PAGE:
This article was originally published in Geomatics World.
The 2017 RICS BIM Conference with the theme of 'BIM in the UK: Past, Present & Future' had a different feeling than in previous years with fewer attendees, a broader approach, and more assessment of progress.
Anne Kemp, Director of BIM Strategy and Development at Atkins and Chair of the UK BIM Alliance led the proceedings and encouraged discussion between delegates. The theme of the meeting was the challenges of driving further adoption of BIM Level 2 in the private sector and amongst SME’s, whilst also looking to the future as the UK Government’s BIM Taskforce aims to enact the Digital Built Britain Level 3 BIM strategic plan.
Are we Ready for Level 3?
Dr Kemp noted that there was a danger of a vacuum between getting full use and understanding of level 2 and implementing level 3; whether the UK is ready for level 3 was a major question. She noted that 98% of companies in the construction industry employ 34 or less people with a 10% impact. It was clear that although the time for compliance with level 2 BIM has passed, this was not fully realised, with speakers emphasising the need for a hybrid approach with partners in projects not necessarily all using BIM, but on the other hand demonstrating that exposure to BIM revealed the advantages, and converted contractors to using it. A major challenge is raising awareness of BIM in the context of the digital economy, smart cities and the Internet of things, all against a backdrop of diminishing resources, urbanisation and global competition. Speakers referred to Digital Built Britain as ambitious, but deliverable. The success of the Level 2 programme in the UK should provide the foundation from which to build, but Level 3 implementation has not yet happened and its success is still uncertain.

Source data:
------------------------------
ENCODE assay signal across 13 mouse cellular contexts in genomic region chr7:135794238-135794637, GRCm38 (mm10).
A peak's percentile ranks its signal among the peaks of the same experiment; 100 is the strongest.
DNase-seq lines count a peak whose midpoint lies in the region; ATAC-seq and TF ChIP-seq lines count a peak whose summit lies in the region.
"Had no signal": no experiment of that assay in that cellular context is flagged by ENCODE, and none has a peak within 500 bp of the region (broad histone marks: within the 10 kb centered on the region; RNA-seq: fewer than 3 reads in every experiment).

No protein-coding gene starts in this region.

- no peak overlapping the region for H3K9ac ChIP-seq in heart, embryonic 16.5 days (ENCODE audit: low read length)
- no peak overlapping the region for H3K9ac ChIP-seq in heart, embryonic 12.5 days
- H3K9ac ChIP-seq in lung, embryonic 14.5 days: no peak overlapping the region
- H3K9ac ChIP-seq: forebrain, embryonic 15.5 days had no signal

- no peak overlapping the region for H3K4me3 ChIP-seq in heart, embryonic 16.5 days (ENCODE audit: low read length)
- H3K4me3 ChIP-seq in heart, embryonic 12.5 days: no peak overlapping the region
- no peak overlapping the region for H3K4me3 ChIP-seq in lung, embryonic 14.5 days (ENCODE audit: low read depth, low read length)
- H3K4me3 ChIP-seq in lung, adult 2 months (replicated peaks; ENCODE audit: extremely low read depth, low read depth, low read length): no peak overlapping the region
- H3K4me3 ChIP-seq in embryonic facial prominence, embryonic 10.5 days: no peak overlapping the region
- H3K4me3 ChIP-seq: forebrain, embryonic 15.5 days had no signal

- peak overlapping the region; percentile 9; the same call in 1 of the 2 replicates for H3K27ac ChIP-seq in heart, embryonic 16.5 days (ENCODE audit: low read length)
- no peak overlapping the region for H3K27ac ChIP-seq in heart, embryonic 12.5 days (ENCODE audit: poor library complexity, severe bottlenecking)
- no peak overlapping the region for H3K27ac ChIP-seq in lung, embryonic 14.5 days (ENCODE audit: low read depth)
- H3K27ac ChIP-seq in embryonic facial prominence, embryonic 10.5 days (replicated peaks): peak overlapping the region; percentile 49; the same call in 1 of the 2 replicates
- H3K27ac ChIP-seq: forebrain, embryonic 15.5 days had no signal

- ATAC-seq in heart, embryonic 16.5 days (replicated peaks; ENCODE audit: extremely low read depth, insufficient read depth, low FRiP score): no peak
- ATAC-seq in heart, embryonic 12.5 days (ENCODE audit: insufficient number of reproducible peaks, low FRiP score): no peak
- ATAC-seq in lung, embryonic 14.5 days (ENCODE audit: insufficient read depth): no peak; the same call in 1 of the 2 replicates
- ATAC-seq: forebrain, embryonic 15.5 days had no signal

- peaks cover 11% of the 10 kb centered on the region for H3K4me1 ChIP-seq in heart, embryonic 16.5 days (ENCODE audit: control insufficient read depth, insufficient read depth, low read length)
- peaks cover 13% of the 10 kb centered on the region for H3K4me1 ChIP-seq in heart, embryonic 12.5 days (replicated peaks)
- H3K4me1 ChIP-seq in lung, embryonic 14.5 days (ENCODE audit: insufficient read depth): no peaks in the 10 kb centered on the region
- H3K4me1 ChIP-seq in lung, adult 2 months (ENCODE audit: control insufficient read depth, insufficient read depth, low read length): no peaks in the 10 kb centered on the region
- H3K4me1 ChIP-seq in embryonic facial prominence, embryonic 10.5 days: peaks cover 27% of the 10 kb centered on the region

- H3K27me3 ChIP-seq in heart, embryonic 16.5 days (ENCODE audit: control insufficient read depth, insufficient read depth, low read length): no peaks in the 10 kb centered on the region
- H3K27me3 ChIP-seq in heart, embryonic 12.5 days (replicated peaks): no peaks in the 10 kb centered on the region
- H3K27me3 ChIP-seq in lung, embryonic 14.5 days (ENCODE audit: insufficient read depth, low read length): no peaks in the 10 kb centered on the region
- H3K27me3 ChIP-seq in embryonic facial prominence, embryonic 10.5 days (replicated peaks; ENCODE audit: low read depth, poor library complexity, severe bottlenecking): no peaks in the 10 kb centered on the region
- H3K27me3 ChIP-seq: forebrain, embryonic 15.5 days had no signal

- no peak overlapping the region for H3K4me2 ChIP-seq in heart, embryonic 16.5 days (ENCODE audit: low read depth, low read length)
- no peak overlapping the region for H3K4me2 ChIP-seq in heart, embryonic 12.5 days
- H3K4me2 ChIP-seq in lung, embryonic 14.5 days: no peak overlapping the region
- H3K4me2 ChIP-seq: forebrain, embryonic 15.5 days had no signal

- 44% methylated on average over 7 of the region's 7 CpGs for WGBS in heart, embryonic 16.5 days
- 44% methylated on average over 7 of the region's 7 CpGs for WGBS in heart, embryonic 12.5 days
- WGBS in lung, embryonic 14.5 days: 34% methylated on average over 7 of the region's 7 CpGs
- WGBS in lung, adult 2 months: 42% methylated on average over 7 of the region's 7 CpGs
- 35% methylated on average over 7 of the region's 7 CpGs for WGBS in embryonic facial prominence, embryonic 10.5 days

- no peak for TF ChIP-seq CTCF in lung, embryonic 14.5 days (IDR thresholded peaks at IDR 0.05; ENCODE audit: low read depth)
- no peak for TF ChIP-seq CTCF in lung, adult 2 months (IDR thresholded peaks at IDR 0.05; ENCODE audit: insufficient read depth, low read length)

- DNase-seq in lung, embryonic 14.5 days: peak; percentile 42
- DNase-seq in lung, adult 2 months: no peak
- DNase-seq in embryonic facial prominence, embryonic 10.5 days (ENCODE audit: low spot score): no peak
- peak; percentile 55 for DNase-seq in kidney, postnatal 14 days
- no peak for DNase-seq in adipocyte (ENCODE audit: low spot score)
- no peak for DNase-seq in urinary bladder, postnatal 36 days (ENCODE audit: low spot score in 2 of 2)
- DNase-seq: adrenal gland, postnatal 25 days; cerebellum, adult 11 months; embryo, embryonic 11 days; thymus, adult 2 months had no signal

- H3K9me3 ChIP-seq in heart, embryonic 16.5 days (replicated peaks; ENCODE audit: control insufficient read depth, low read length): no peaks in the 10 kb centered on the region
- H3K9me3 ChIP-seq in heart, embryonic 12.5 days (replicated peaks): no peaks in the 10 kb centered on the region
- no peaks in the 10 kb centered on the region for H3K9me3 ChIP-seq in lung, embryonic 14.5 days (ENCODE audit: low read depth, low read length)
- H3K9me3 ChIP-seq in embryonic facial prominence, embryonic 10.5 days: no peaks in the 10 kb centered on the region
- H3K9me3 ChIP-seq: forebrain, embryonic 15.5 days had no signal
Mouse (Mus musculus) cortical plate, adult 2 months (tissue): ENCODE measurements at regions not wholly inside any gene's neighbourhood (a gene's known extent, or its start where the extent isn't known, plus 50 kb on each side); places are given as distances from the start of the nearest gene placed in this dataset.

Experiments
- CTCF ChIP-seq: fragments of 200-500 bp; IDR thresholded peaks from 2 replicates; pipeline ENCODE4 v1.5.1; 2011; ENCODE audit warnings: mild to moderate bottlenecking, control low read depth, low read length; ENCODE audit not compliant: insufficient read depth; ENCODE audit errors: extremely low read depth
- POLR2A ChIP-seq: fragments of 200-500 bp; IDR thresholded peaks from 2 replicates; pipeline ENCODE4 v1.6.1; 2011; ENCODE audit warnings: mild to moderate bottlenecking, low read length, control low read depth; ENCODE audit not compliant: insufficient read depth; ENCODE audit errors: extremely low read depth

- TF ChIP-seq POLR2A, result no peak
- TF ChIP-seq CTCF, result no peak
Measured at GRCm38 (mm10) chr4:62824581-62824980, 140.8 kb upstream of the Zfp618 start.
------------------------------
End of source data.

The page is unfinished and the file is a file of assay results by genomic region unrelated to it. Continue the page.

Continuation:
Dr Kemp also referred to The Farmer Review of the UK Construction Labour Model which states that 'Deep-seated problems have existed for many years and are well known and rehearsed, yet despite that, there appears to be a collective reluctance or inability to address these issues and set a course for modernisation.' http://www.cast-consultancy.com/wp-content/uploads/2016/10/Farmer-Review-1.pdf. Could BIM help remedy this situation? A further challenge is extending BIM to subsurface and geotechnical applications.
Demonstrating the Benefits
Following on from the opening keynote address, a panel discussion focused on the role of the surveying profession in creating a future for the built environment industry, with emphasis on whole-life collaboration on construction, and co-operation between institutions, membership bodies and places of learning. In the discussion, the problem of demonstrating the benefits of BIM to clients who may be investment bankers or pension fund managers was raised, and the need to demonstrate a business case. There is a time/cost saving in generating 3D at survey rather than generating 3D from 2D at a later stage. Of particular interest was the work of Alison Watson, Managing Director of Class Of Your Own, who created the innovative Design Engineer Construct! (DEC!) learning programme for schools. The programme interests children in the subject but, it was pointed out, there may be no jobs at the end of it. It was also noted that there is not enough concentration on training professionals (rather than tradespeople) in government policy. A feature of the whole conference was that the initial survey was not an issue and that the need for this is increasing and was a routine activity.